Earlier this year in February, Francis Bacon’s work was sold as $70 million in Christie’s. Moreover, on 2 June, Several Russian arts were sold in London Sotheby as 18 million pounds; on 1 June, the modern and contemporary Chinese Arts were sold 115 million pounds in total.

Colin Gleadell, the reporter from The Telegraph hold his opinion that the potential international buyers are helping to increase the price of these contemporary arts, which is a reflection of a new trend of the globalism in the nationalities of the artists themselves. He gives his opinions about the contemporary art price: “every season, the global nature of the contemporary art market seems to expand.” “The potential buyers from different countries had registered to bid.” “Americans and Western Europeans tend to dominate the higher price ranges, but there are growing numbers of artists from elsewhere working their way up the ranks” and “making record prices”.

If we check the figure, we will find that in June last year, Sotheby’s, Christies’ and Philips clocked up £200 million of contemporary art sales. Beside, Christies’ admits that one third of its sales went to China and South East Asia. Sotheby’s discloses that there have been potential buyers from 38 different countries registered to bid.

The number of the countries that are taking interest in art markets is increasing.  How do artists react on it? Noah Horowitz, the author of the book Art of the Deal: Contemporary Art in a Global Financial Market says, “Art today is defined by its relationship to money as never before. Prices of living artists’ works have been driven to unprecedented heights, conventional boundaries within the art world have collapsed.” “Now artists have to think more strategically within this commercial society. Artists no longer simply make arts, but package, sell, and brand them.”

A commercialised society seems not going to bring any easy ways for publics to choose their arts. The art price looks like a maze for most of people when they are not experts. Naysawn Naderi has expressed his perspectives in an article on his website named Art Sumo, in which he described ten pieces of contemporary art as “absurd works” when they were sold with millions. Many websites are trying to introduce alternative ways to help people to invest in an art with an affordable price. For instance, Saatchi Art is trying to introduce some emerging artists in its section; people could find a £10 painting through Art Finder.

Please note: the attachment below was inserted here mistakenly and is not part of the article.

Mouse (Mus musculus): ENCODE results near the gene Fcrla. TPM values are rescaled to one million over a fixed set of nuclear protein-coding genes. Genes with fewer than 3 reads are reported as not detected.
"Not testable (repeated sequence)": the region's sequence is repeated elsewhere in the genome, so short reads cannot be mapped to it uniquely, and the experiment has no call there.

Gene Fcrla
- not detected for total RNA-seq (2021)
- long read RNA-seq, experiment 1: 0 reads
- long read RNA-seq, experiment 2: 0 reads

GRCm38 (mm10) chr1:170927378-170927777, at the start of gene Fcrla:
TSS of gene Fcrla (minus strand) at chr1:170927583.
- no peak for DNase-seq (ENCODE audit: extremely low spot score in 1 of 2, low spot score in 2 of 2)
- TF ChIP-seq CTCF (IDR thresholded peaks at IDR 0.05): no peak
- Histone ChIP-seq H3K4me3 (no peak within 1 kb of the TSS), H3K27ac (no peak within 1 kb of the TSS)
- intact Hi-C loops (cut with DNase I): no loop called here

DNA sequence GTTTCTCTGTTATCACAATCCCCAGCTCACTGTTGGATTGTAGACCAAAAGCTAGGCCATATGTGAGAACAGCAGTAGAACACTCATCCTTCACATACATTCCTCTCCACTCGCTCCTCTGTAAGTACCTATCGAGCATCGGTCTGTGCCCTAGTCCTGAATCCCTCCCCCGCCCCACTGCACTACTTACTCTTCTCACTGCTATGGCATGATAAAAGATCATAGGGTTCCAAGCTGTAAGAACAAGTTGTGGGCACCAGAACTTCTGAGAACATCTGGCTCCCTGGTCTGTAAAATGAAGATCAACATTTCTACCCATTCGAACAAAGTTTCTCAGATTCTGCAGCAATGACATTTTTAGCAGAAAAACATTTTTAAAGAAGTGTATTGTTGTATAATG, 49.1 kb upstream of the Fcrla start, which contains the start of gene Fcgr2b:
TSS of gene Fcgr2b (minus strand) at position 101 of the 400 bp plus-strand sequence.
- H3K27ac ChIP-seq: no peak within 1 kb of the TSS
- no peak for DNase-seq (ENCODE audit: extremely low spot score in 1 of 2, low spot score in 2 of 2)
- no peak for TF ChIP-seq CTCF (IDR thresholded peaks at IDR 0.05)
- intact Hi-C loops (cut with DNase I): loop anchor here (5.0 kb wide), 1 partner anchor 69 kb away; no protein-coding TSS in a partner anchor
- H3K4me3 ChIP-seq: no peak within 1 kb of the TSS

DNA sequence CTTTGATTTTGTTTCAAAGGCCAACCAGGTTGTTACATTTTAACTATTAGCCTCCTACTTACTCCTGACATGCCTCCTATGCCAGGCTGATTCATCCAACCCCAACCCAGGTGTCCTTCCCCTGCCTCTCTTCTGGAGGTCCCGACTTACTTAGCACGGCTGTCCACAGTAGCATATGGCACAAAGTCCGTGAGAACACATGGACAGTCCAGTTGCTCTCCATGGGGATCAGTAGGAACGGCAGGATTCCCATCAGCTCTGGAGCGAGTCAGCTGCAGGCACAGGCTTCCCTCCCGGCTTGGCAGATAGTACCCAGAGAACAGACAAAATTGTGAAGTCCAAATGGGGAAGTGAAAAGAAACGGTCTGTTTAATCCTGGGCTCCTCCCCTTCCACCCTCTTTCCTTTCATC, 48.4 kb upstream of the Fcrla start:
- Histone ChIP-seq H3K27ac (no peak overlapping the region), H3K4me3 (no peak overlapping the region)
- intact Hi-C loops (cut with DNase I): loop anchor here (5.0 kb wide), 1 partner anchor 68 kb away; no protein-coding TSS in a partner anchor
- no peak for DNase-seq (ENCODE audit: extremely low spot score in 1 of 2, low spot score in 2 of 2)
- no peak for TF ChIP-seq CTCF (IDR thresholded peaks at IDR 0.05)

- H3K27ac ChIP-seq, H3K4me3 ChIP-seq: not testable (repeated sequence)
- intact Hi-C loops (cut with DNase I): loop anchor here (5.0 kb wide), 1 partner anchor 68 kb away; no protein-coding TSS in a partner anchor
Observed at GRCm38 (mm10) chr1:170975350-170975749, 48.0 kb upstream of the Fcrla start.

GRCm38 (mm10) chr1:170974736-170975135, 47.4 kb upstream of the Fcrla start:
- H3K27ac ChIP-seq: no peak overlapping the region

In terms of investing in art, David Stevenson, who is from The Financial Times, shows his perspectives. He indicates: “buying emerging art is the equivalent of investing in frontier market equities. Rather than buying the global names that appear in the big auctions of the best galleries, you invest in the artistic equivalent of Mongolia or Cambodia: the young artists coming out of MA programmes.” Rebecca Wilson, the Chief Curator of Saatchi Art and the director of Saatchi Gallery, supports the idea of investing in emerging artists. She said: “works by emerging artists such as these have the potential for increasing in value and leading to future gains, and they are also much more affordable than bigger name artists and much easier to access.” “Peter Doig made his famous painting, White Canoe (1990-1) while he was a student at the Chelsea College of Art & Design in London. The work was acquired by the Saatchi Gallery and sold many years later in 2007 at Sotheby’s for £5.7 million.”

However, investing in young artists who have not been established also means some risks. Susan Mumford, the founder of Association of Women Art Dealers, has expressed her opinions, “Buying established artists are probably a better idea for the people who are more interested in the investment. When you are buying the works from somebody who are just graduated, you won’t know whether or not the artists you have invested in will be able to continue their career as artists in the future.”